EPA to step in on fish consumption water rules

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SEATTLE (AP) — The U.S. Environmental Protection Agency on Thursday said it plans to come up with updated water quality standards for Washington partly tied to how much fish people eat — in case the state doesn't do it by next year.

The federal process will run parallel to the state's own, which is currently underway, and ensures the EPA can propose a rule in a timely manner should it be necessary, EPA regional administrator Dennis McLerran wrote in a letter to Department of Ecology head Maia Bellon.

"We still hope that Washington will deliver us a water quality standards package that is approvable," McLerran said in an interview Thursday. "It's our preference to have states do their own, but again they need to be done timely."

Under federal law, rivers and other water bodies must be clean enough so people can safely eat fish from those waters.

The announcement puts renewed pressure on the state, which began working on a contentious rule two years ago and has missed its own deadlines. McLerran told state officials in April that the EPA would step in if the state didn't finalize a rule by the end of 2014.

In July, Gov. Jay Inslee proposed a rule that dramatically raises the fish consumption rate to 175 grams a day to protect people who eat about a serving of fish a day. The current standard assumes people only eat about 6.5 grams of fish a day, or roughly one fillet a month.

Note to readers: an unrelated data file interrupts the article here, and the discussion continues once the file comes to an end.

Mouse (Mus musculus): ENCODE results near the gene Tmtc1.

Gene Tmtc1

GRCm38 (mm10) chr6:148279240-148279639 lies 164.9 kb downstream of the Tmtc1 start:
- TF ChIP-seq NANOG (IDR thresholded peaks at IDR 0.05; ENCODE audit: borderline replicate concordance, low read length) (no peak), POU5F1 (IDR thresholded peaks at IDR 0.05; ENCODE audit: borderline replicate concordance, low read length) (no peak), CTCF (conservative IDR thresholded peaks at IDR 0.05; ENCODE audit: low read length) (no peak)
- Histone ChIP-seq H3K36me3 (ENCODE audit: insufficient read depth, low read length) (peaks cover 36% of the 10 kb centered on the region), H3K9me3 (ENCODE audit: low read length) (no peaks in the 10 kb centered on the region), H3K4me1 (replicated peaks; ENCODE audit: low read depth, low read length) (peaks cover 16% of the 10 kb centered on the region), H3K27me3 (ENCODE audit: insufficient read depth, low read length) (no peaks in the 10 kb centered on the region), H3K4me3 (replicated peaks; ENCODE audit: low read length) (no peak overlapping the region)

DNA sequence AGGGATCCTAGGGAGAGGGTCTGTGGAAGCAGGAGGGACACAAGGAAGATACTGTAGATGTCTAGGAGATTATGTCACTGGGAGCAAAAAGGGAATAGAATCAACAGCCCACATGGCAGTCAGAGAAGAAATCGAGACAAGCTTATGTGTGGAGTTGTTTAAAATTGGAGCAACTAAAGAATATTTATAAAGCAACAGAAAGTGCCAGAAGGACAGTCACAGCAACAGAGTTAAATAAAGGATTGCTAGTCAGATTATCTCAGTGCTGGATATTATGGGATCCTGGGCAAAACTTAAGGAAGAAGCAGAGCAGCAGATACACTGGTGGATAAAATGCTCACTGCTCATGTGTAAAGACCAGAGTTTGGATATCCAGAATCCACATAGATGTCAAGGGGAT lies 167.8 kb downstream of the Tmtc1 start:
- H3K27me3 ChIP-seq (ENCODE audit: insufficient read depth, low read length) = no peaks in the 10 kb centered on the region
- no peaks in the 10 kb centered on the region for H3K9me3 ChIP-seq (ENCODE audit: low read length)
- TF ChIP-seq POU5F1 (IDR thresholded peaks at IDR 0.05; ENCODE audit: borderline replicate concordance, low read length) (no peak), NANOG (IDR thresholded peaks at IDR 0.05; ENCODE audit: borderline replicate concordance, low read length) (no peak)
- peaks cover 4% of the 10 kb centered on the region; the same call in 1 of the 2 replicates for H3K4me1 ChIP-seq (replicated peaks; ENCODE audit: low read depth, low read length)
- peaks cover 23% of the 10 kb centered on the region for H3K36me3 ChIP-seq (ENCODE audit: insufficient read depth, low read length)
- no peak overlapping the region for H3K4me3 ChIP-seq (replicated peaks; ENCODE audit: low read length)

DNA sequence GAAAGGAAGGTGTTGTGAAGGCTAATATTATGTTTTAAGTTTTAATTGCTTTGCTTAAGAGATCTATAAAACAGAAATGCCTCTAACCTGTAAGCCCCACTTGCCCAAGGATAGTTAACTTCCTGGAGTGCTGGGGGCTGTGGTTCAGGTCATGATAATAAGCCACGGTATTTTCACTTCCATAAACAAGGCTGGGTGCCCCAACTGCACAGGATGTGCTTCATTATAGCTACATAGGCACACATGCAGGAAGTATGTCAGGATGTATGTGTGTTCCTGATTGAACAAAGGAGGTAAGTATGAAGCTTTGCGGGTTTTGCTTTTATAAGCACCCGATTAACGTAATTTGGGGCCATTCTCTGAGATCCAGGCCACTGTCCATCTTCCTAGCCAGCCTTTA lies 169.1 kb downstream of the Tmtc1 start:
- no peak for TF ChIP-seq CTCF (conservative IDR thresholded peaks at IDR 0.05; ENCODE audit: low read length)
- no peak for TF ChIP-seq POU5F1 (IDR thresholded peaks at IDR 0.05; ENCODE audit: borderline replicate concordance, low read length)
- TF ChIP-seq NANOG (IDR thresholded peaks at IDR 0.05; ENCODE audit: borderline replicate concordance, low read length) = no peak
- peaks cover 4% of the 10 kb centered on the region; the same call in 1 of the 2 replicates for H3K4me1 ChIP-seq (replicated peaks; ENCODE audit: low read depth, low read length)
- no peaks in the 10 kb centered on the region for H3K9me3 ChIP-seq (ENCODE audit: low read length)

"This keeps the pressure on us to deliver, and we're on track to do just that," Ecology Director Maia Bellon said in a statement Thursday.

The state's draft rule, expected in January, is tied to legislation Inslee plans to propose in 2015 to reduce toxic chemicals from everyday sources.

Bellon said the governor's complete package related to water and toxins will provide better protection than "a stand-alone rule written by EPA."

Tribes and others have criticized the proposal as not protective enough. Meanwhile, businesses have worried that rules that are too strict will hurt economic development.

Inslee's plan also makes changes to the cancer risk rate, one of many factors use in a complicated formula to determine how clean waters should be. McLerran said the EPA has some concerns and the state needs to justify the change in that risk rate.

The EPA is expected to have a federal proposal by August, at the earliest, giving the state some time. The agency says it would halt its own process if the state submits a final rule to the agency, McLerran said.

"It's been a long time coming," said Russ Hepfer, who is vice chair of the Lower Elwha Klallam Tribe. "I really hope the state steps up. It's important not only for us tribal people, but for everybody who eats fish around here."

The Northwest Indian Fisheries Commission, which represents 20 western Washington tribes, has criticized the draft rule and had asked the EPA to intervene.

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